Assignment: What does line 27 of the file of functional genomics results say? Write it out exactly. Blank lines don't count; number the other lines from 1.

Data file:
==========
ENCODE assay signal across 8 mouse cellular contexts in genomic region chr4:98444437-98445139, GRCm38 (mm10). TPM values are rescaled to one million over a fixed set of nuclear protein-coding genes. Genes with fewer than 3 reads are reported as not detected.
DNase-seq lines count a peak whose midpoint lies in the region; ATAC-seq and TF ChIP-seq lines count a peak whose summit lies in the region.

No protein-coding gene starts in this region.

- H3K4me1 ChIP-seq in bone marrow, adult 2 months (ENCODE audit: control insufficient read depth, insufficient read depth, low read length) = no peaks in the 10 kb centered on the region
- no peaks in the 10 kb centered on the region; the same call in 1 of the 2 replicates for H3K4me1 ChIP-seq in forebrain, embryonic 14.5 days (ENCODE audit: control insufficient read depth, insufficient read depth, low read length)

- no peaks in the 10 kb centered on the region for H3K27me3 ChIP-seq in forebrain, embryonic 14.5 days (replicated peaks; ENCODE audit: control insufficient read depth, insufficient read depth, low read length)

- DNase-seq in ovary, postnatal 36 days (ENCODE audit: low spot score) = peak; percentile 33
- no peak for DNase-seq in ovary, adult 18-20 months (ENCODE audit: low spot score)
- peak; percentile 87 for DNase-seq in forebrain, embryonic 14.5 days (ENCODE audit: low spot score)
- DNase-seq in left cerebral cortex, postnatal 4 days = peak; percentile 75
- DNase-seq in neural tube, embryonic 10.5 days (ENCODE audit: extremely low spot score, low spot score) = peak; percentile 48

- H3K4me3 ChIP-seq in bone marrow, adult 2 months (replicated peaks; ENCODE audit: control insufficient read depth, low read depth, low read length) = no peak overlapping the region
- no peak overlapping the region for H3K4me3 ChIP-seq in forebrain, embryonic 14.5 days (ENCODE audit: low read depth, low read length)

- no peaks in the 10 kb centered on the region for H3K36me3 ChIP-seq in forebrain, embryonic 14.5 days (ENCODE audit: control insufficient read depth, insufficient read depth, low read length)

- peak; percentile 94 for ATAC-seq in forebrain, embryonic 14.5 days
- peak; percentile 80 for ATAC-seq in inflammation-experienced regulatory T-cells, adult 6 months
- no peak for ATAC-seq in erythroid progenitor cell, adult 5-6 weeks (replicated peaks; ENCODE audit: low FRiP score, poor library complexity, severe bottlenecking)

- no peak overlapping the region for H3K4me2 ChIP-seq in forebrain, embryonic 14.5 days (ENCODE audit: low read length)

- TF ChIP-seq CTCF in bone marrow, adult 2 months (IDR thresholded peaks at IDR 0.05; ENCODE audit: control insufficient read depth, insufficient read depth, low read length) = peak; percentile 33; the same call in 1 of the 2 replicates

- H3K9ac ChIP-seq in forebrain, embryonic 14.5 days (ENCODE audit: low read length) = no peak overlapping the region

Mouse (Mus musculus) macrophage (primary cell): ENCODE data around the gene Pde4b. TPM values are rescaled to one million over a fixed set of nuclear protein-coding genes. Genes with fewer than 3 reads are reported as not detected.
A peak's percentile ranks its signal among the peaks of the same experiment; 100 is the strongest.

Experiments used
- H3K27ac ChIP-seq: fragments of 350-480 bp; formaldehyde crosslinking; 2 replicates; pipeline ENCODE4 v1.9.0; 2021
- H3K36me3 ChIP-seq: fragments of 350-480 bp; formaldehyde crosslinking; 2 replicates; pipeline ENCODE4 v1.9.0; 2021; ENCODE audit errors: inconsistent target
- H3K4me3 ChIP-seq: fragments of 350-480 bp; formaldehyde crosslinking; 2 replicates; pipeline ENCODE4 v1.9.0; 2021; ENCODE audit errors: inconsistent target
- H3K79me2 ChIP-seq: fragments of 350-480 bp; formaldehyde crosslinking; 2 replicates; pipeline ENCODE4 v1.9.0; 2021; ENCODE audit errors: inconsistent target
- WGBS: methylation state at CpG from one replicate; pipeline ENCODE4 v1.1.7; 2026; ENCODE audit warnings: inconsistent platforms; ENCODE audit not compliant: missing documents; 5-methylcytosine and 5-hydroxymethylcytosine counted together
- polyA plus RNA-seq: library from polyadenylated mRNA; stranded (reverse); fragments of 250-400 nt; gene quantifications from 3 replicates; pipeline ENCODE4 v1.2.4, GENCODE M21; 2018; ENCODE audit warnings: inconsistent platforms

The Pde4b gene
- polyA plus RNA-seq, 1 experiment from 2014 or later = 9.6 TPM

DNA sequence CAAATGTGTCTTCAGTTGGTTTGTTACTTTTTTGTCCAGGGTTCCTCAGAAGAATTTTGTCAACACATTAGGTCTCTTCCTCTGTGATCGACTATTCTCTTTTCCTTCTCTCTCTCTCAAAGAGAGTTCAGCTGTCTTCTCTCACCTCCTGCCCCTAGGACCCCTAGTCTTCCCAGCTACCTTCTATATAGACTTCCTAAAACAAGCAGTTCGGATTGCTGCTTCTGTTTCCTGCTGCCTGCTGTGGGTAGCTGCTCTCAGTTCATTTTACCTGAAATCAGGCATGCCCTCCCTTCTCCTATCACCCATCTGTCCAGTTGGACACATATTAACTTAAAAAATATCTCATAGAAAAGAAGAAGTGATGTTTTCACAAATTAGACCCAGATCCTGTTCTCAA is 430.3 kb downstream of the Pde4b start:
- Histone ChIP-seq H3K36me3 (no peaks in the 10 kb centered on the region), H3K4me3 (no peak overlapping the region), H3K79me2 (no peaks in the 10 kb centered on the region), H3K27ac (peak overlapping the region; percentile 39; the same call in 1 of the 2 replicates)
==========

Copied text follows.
- H3K79me2 ChIP-seq: fragments of 350-480 bp; formaldehyde crosslinking; 2 replicates; pipeline ENCODE4 v1.9.0; 2021; ENCODE audit errors: inconsistent target